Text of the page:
So coming back there is a sense of loss, a sadness, but also a sense of completion. Time to move on, taking those friends that stay along for the ride. I’m so happy to have so many of them. You know who you are. I love you all.





Moving and separating

26 02 2011

Just had a lovely breakfast with one of my favorite people this morning. I can’t believe that it won’t be too long until I’m no longer down the street from her – she’s been a rock, a support to me in my various life transitions. We’ve laughed over challenges and acquaintances and silly things, talked about serious ideas and politics and literature. We’ve even seen violent movies together, freezing together in the subterranean level chill of summer air conditioning while watching winter in Sweden. I’m going to miss her so much I haven’t really allowed myself to think about it. I simply adore her and am probably a pest wanting to get together with her, but I love talking with her, enjoy outings so much together. We’ve discovered Merrickville, rocked Perth, been outrageous in as many places as we can. It’s wonderful.

The world is smaller these days, but I’ve got to say, those woods through New Brunswick just seem to be getting bigger. Trees and trees and trees and trees. It seems excessive. Getting across our vast country is a challenge at the best of times, and let’s face it, a lot of the year, it just isn’t the best of times for travel. I feel saddened leaving the friends I’ve made in Ottawa, can feel the tug of a special few that I can’t quite face saying goodbye to as yet. I’m excited about the move, excited about seeing folks I know down east, but goshens, Auntie Em, why haven’t they invented transporter beams so we can flip from one place to another easily? I want both – my wonderful Ottawa chums and my wonderful NS apartment and the sea.

I feel like a piece of Velcro – stuck here with myself cuddled in close to those I love, only to rip myself away and wander un-matched for a while.  It’s a bit scary. It’s a bit thrilling. It’s happening soon. I’m torn with wanting the departures to be over, and wanting them to last forever. Saying goodbye is tough, even if it is really au revoir – it’s just the revoiring is sometime in the future, as yet unspecified.

I’ve been so lucky to have these wonderful people in my life. We’ve been separated before and kept the relationship going – I hope this can happen again. I’m just going to have to make it work.  Because they fill my heart, and I miss them already.





So I’m flighty, am I?

22 02 2011

Egad.

I’ve been told for some time that I’m a flighty gal, given to lack of commitment, flowing like the wind.  Lately, the noise is louder, now that I am thinking of moving far away, to the Maritimes, instead of being a good boring person and staying in one place. This is beginning to really get on my nerves. Being told you are flighty, at 52, kindof leaves you the vision of the White Queen, hair blown every which way, not able to make decisions or choose consciously, just buffeted by chance and one’s own stupidity.

They base their evaluation on 1. the fact I left a 23 year-long loveless marriage. 2. The fact I changed jobs often, not understanding that in my field I had to do so to advance, and that I managed such advance in a scant 9 years from temp worker to advanced management  – while finishing a degree and parenting in my spare time. 3. The fact I haven’t found my heart’s desire yet, and so keep searching. 4. The fact I’ve moved fairly frequently since I left my marriage, whereas my ex has stayed securely in the marital home.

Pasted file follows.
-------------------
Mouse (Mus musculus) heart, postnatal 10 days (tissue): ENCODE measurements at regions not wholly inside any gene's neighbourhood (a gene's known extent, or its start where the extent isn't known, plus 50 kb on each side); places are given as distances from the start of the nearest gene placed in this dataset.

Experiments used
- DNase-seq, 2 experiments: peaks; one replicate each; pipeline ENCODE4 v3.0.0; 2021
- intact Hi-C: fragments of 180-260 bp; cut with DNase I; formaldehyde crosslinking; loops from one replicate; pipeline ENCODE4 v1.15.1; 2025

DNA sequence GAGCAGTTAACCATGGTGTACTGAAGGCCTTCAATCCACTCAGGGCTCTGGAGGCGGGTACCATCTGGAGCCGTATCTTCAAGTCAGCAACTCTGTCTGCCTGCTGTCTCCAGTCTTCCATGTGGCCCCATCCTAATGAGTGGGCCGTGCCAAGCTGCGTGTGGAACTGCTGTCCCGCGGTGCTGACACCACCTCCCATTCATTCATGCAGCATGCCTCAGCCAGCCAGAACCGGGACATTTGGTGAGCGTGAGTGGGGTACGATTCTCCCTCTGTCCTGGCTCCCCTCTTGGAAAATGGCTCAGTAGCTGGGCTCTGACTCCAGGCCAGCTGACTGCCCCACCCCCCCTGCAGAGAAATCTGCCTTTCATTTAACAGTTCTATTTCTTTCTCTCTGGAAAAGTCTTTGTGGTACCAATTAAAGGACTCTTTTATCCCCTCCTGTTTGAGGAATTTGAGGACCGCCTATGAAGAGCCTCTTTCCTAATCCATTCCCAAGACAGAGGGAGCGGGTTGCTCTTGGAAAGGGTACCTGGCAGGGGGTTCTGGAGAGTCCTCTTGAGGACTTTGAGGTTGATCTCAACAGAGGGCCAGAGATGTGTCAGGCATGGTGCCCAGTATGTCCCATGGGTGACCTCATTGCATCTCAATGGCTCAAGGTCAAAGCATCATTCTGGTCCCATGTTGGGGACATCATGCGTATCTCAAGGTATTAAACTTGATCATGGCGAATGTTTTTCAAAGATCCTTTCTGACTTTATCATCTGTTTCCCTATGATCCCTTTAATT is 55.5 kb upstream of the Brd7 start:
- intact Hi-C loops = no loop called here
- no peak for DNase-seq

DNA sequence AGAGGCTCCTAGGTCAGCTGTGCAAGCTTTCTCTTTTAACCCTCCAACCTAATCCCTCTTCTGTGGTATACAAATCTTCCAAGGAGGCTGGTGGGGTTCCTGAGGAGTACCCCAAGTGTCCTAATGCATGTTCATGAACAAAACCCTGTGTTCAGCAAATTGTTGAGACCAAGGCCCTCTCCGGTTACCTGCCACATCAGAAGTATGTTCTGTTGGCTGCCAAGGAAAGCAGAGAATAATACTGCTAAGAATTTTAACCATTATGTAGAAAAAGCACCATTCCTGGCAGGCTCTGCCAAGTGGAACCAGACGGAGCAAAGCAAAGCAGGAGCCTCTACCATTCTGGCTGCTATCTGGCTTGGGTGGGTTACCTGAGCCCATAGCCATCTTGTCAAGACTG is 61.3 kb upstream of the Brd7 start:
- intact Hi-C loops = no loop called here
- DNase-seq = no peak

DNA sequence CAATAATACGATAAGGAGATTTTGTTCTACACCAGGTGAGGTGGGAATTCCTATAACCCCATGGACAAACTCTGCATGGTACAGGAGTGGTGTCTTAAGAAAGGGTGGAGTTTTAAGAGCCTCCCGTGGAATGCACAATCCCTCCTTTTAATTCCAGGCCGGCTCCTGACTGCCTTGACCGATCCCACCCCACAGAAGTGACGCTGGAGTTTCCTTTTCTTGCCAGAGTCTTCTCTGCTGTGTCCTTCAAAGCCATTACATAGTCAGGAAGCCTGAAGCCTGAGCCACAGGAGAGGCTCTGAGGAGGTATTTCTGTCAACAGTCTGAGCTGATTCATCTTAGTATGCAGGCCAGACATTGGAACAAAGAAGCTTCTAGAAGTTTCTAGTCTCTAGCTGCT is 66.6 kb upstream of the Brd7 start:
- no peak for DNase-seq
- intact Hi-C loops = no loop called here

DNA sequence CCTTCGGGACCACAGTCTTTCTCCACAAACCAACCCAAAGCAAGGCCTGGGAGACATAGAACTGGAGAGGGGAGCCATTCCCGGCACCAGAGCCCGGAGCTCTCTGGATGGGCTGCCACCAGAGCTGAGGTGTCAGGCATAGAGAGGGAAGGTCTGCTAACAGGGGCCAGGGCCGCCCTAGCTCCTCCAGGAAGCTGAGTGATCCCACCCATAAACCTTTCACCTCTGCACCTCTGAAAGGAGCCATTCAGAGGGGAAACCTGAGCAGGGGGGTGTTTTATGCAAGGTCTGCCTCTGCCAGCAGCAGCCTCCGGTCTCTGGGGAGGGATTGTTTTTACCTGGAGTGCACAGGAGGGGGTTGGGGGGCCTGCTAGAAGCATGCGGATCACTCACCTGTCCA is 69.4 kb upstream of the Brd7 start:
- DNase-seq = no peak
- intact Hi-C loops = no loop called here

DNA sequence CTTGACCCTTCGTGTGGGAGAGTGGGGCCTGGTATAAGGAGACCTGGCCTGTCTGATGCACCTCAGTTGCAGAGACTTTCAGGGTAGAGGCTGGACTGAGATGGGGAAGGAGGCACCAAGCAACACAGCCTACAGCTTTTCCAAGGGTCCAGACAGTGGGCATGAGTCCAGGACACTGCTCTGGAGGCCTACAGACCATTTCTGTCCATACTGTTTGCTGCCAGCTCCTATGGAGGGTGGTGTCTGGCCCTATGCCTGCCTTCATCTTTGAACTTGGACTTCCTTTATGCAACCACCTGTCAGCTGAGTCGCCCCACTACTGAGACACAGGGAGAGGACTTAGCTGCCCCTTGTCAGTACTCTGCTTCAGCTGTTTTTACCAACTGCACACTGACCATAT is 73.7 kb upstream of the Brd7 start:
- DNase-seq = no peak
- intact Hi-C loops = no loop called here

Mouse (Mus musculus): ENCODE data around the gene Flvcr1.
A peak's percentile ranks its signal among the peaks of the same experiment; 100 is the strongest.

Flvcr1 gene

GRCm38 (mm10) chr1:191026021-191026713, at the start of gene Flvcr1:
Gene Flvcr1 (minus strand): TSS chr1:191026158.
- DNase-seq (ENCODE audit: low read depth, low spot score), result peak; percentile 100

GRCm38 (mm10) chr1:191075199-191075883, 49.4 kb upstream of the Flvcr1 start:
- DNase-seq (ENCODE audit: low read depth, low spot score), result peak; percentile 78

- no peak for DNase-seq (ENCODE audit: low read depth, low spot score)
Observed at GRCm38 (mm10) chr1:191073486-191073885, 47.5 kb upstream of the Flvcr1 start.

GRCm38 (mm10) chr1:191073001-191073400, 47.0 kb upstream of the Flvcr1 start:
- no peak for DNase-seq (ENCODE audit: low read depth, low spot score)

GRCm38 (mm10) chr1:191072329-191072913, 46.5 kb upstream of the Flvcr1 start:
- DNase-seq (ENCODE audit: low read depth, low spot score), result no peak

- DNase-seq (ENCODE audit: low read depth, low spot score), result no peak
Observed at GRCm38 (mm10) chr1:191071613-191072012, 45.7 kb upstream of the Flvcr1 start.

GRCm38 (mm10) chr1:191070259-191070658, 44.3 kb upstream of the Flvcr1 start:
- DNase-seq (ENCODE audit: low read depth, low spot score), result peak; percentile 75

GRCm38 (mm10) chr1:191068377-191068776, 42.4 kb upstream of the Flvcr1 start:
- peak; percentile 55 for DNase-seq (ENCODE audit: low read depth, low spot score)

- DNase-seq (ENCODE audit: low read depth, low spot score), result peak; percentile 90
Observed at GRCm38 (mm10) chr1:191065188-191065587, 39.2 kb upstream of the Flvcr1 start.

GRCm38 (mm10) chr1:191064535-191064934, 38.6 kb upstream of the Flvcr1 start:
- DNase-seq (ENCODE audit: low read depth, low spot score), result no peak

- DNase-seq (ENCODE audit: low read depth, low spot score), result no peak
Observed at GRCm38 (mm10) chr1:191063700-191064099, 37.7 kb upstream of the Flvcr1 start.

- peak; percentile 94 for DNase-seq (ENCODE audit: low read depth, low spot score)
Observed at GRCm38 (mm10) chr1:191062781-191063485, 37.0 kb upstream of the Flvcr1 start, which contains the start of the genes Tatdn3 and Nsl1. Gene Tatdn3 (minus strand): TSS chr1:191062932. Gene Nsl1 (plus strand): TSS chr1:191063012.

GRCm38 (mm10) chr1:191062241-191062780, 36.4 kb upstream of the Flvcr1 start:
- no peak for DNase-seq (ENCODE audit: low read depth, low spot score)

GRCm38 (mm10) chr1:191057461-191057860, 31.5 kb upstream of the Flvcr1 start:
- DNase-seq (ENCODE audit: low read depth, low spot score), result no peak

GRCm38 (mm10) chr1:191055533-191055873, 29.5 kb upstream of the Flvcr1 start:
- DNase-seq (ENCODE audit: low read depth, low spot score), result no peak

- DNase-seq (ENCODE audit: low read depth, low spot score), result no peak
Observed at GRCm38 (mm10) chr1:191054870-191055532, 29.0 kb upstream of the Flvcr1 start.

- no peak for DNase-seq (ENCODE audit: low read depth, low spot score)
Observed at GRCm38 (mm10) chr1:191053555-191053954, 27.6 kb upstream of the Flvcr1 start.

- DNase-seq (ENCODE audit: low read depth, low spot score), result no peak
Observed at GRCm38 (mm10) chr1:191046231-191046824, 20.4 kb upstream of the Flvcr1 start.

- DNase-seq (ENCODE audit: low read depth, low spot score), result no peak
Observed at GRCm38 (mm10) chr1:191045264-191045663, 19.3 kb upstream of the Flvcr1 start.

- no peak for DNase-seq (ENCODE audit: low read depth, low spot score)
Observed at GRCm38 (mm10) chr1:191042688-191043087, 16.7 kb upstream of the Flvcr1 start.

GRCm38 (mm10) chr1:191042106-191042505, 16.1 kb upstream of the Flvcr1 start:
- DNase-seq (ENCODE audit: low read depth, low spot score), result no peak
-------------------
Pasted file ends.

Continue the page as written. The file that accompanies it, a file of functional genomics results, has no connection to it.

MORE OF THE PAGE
I, on the other hand, think that staying in the same job for years and years and years is stagnating and boring, living in the same town for years is mind dulling, and staying in a marriage where all one can muster is a tired hello is death-dealing. To be fair, most of them agree, when it comes to their lives. They just don’t see it as valid for me.

I feel cranky and judged, by people who don’t walk in my shoes. I don’t judge them! I don’t say to them “Geez, you’ve lived here for how long? Wow.  How dull.” or “Don’t you have any imagination?” or “Geez, why’d you settle for him, or her, or that?” I know they find what makes them comfortable, as I must do.

I don’t rant at them about their need to put roots down, when I concentrate on the flowering. We all have different lives, different ways of approaching the challenges given us. My parents have been gone forever, it seems. My mum died 20 years ago, my dad 25.  Surely that has an effect. I was dealt a blow with a diagnosis of MS two years ago – that gives me a very real framework on which to pin my probable next years. Despite these things, and the healing from the hurt the marriage loss caused me, I think I haven’t done too badly for myself. I am generally cheerful, try to help where I can, support others when I remember – you know, like all of us.

So stop judging me, right when I am reaching a goal! Maybe, maybe, when I get to Nova Scotia, I may find out that it isn’t as perfect as I thought it would be. Maybe, after a few years, I’ll be ready for other challenges. I don’t know, though.  Every time I step into the Province, a singing starts in my veins. It may not be a perfect place, but it may be just right for me. For now.

Change = growth = change.

 

Only I can change my life. No one can do it for me.
Carol Burnett
US actress & comedienne (1936 – )

 








Multiple Sclerosis Research Blog

A blog for people affected by Multiple Sclerosis. Interpreting good, bad and other research news

Destination Humanity

Chasing big dreams one photo at a time

Ingridphilipp's Blog

Just another WordPress.com weblog

*UNBREAKABLE QUEEN'S LIFE LESSONS DIARY*

Breaking Free From The Past, In Hope For A Bigger & Brighter Future

Christ a poet

one word at a time

%d bloggers like this: